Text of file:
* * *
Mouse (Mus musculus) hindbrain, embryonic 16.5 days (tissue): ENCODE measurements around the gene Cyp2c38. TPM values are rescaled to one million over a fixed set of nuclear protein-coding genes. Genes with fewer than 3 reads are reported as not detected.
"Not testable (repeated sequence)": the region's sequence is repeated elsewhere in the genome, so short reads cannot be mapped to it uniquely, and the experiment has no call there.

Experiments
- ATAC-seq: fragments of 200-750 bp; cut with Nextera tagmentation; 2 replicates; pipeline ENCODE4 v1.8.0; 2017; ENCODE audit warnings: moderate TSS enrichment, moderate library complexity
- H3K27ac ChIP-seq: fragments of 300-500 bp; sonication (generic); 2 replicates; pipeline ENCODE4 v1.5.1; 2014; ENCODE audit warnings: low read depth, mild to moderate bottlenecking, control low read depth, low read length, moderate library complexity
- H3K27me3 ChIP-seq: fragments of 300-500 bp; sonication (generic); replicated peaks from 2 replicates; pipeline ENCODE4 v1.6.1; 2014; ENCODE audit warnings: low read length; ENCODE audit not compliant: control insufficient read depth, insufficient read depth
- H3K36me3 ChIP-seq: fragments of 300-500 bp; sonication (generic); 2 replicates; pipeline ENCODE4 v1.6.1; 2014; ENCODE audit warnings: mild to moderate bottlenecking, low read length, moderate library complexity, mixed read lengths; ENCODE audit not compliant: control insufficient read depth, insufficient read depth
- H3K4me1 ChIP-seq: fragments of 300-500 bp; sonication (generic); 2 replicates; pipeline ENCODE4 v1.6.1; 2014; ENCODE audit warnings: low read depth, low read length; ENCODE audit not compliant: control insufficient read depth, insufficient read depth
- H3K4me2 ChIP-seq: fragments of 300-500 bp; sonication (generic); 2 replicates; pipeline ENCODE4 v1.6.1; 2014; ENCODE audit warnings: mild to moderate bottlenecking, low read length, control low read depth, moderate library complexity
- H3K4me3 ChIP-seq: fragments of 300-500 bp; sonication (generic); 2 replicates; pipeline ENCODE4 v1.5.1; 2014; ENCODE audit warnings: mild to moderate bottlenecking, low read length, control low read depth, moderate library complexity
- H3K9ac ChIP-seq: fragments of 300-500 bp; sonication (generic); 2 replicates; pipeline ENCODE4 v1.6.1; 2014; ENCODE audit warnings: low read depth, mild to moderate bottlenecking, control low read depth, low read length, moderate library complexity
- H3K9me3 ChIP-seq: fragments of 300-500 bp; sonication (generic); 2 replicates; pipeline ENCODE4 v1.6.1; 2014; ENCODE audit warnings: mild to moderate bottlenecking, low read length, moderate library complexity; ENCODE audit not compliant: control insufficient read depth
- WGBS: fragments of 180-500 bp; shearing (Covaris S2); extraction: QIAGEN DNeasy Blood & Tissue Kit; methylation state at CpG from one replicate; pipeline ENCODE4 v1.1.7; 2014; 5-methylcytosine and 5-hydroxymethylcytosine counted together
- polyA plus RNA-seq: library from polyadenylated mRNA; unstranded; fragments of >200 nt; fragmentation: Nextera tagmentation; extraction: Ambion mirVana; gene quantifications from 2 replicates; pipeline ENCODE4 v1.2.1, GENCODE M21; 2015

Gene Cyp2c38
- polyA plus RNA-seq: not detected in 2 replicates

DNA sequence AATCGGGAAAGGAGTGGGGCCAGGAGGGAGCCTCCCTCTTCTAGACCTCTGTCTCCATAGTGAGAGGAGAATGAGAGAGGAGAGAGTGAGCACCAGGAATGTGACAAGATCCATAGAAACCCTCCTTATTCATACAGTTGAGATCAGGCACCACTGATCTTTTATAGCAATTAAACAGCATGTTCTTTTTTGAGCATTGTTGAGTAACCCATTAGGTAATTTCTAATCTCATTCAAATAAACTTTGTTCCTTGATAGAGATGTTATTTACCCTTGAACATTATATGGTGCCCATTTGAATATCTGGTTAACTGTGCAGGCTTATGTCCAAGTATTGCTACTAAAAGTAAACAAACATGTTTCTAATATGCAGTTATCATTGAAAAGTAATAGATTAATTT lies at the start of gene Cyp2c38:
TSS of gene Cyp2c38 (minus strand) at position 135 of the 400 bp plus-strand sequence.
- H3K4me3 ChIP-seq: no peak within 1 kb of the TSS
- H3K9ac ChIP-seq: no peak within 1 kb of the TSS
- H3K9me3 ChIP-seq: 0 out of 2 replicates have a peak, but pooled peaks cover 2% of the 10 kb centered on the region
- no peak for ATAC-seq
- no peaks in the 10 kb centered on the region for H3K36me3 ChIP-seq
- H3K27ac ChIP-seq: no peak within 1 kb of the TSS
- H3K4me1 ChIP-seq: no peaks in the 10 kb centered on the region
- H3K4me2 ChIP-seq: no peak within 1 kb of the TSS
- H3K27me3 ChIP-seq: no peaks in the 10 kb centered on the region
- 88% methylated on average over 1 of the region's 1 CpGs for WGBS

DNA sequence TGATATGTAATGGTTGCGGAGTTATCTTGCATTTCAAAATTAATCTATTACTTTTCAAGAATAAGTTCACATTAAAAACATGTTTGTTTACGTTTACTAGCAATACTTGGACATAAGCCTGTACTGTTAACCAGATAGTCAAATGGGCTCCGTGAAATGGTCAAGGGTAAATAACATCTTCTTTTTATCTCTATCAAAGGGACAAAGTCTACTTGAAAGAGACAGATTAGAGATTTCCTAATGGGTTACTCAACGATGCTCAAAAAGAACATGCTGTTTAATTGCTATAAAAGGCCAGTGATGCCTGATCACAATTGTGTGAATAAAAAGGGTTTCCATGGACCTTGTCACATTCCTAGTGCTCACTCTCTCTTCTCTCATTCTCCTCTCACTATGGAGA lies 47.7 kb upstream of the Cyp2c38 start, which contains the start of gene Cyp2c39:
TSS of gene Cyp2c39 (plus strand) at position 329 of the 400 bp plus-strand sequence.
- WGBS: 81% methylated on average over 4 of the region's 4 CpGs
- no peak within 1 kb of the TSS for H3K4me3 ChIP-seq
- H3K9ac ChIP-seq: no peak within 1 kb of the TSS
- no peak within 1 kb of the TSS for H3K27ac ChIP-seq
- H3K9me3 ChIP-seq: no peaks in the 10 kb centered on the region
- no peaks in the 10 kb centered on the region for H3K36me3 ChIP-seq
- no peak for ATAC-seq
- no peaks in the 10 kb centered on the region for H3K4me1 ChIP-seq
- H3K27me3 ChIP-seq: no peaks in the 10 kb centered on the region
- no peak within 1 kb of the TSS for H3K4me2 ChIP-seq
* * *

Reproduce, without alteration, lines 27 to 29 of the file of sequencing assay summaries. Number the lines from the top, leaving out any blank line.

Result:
- H3K27me3 ChIP-seq: no peaks in the 10 kb centered on the region
- 88% methylated on average over 1 of the region's 1 CpGs for WGBS

DNA sequence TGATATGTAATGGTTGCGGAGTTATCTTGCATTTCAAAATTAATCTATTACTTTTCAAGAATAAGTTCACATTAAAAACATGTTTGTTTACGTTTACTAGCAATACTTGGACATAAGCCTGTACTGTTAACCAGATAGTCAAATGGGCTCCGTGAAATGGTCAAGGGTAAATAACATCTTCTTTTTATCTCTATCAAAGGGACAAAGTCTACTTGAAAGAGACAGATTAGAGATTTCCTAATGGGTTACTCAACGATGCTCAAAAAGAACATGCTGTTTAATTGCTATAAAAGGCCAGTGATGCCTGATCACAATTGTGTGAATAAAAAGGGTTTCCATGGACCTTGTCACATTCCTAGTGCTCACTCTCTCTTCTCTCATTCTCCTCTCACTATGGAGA lies 47.7 kb upstream of the Cyp2c38 start, which contains the start of gene Cyp2c39: